I have to work hard at building up my resilience. That doesn’t mean you simply pretend everything’s fine when it’s clearly not – it isn’t just a case of having a positive attitude.
For me, resilience means accepting and acknowledging my situation, allowing myself to be angry and sad and scared, while at the same time knowing that those feelings needn’t take over and override every other emotion.
The facts are there, as a backdrop to my life. I can’t escape them, but I do try to ‘live alongside my cancer’, as one of my doctors puts it. That’s my aim, for me and my family.
Both my husband and I have been open about the situation with our sons, as we don’t want them to worry that we’re hiding things from them. We keep them up to date with how my treatment is going, but I really hope that for most of the time, at least, my situation takes a back seat in their young lives.
I also hope they feel they can talk about it – if not to us, then to whoever they think will be able to listen well and provide comfort.
At the moment I am in no pain from the disease. My hair gets thinner by the day, my nails are a mess and the occasional pain I get in my feet can stop me from sleeping. Other than that, I feel incredibly healthy.
Coronavirus restrictions permitting, I swim, walk, cycle and play tennis. My immune system is weak due to the cancer itself and the treatment I’m on, so I do have to be careful.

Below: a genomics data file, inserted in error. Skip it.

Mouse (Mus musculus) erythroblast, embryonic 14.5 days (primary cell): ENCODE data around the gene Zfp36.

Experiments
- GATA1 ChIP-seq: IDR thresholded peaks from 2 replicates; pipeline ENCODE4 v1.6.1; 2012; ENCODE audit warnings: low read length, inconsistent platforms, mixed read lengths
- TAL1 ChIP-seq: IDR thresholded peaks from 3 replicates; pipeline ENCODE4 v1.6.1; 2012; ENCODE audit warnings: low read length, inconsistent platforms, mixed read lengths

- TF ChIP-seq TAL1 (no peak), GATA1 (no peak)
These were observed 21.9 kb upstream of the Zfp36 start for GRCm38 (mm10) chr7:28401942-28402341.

With regard to the pandemic, I’m far from reckless but I am out there, trying to make the most of things. Recently, I walked much of the Hadrian’s Wall Way, covering 68 of the 84 miles in six days, and my husband and I have just spent 10 fabulous days travelling around northern Greece.
I currently take oral chemotherapy tablets in the morning and evening, one week on, one week off. I have a monthly injection of a bone-strengthening drug as well as regular scans. I have monthly blood tests, then I see my consultant to discuss the results and how I’m managing any treatment side effects.
At the moment, the cancer is restricted to my bones and bone marrow. At some point, it is likely to spread elsewhere. Things can change from one month to the next.
There’s no right or wrong approach to dealing with a diagnosis such as mine. At the moment, acceptance and pragmatism work for me. It’s not easy but I carry on, taking each day as it comes and dealing with the good and the bad.
I seize the moment when I can, give thanks and relish the life I have – as well as the many, many wonderful people I have in it.
You can find Maureen’s blog here. The lead photo was taken by Mallorca Cycling Photos.
The Institute of Cancer Research, London, is currently fundraising to complete its new Centre for Cancer Drug Discovery, which will house the world’s first drug discovery programme focusing on tackling cancer’s ability to evolve and develop resistance to drugs. You can support its appeal here.